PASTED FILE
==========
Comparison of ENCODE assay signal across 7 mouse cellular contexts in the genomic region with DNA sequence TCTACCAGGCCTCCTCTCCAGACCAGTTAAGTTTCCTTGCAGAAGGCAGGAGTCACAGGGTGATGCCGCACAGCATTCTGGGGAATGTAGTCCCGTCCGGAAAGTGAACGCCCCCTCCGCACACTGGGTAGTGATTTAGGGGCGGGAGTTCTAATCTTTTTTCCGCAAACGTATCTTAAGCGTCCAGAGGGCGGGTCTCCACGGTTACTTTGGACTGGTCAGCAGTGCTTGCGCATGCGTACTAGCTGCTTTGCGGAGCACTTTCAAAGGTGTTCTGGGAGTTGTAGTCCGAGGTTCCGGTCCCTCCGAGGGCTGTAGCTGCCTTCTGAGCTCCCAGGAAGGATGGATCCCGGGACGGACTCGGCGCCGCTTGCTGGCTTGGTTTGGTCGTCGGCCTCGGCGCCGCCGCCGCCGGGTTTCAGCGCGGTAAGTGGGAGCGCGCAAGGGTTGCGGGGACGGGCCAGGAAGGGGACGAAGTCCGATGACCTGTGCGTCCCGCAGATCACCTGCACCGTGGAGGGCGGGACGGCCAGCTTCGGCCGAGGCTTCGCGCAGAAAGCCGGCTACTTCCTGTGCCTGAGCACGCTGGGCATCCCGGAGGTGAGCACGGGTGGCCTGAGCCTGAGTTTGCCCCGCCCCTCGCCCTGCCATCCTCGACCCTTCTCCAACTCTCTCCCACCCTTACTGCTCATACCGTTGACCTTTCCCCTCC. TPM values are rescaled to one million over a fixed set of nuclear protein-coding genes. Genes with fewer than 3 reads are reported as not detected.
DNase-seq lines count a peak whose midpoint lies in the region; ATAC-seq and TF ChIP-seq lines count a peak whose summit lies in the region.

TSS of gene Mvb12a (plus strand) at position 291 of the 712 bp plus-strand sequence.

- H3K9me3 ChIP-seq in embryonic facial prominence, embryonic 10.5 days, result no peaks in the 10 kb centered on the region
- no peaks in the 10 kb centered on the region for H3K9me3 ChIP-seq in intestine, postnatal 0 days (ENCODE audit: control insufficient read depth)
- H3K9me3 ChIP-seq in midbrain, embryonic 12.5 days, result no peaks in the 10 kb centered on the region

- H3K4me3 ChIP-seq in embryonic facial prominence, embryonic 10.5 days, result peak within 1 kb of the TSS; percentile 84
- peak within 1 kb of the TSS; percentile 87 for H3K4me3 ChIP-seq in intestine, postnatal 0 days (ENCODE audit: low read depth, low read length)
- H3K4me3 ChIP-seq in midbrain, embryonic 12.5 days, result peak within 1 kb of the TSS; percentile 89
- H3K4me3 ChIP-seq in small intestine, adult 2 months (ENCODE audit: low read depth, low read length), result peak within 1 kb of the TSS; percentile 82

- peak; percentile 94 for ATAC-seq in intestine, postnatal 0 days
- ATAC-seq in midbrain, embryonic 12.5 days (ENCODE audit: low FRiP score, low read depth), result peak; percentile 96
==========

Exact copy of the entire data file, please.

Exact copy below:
Comparison of ENCODE assay signal across 7 mouse cellular contexts in the genomic region with DNA sequence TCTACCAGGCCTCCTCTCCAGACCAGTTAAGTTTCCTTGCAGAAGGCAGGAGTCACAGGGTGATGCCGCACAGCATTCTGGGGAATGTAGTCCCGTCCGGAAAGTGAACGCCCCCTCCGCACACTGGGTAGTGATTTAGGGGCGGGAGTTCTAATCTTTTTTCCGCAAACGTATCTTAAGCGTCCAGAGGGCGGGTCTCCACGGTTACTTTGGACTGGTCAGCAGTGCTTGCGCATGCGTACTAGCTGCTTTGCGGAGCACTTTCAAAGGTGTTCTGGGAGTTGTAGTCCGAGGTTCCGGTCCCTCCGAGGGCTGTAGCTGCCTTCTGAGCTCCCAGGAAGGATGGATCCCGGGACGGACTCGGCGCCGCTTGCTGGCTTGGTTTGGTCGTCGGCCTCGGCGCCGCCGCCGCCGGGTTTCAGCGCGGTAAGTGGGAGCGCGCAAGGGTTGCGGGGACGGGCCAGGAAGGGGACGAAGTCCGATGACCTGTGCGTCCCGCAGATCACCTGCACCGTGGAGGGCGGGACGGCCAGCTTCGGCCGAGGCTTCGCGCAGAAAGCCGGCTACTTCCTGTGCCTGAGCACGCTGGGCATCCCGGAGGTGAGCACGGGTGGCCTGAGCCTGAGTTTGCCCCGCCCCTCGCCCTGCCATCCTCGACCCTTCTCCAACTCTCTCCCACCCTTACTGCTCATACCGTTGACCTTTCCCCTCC. TPM values are rescaled to one million over a fixed set of nuclear protein-coding genes. Genes with fewer than 3 reads are reported as not detected.
DNase-seq lines count a peak whose midpoint lies in the region; ATAC-seq and TF ChIP-seq lines count a peak whose summit lies in the region.

TSS of gene Mvb12a (plus strand) at position 291 of the 712 bp plus-strand sequence.

- H3K9me3 ChIP-seq in embryonic facial prominence, embryonic 10.5 days, result no peaks in the 10 kb centered on the region
- no peaks in the 10 kb centered on the region for H3K9me3 ChIP-seq in intestine, postnatal 0 days (ENCODE audit: control insufficient read depth)
- H3K9me3 ChIP-seq in midbrain, embryonic 12.5 days, result no peaks in the 10 kb centered on the region

- H3K4me3 ChIP-seq in embryonic facial prominence, embryonic 10.5 days, result peak within 1 kb of the TSS; percentile 84
- peak within 1 kb of the TSS; percentile 87 for H3K4me3 ChIP-seq in intestine, postnatal 0 days (ENCODE audit: low read depth, low read length)
- H3K4me3 ChIP-seq in midbrain, embryonic 12.5 days, result peak within 1 kb of the TSS; percentile 89
- H3K4me3 ChIP-seq in small intestine, adult 2 months (ENCODE audit: low read depth, low read length), result peak within 1 kb of the TSS; percentile 82

- peak; percentile 94 for ATAC-seq in intestine, postnatal 0 days
- ATAC-seq in midbrain, embryonic 12.5 days (ENCODE audit: low FRiP score, low read depth), result peak; percentile 96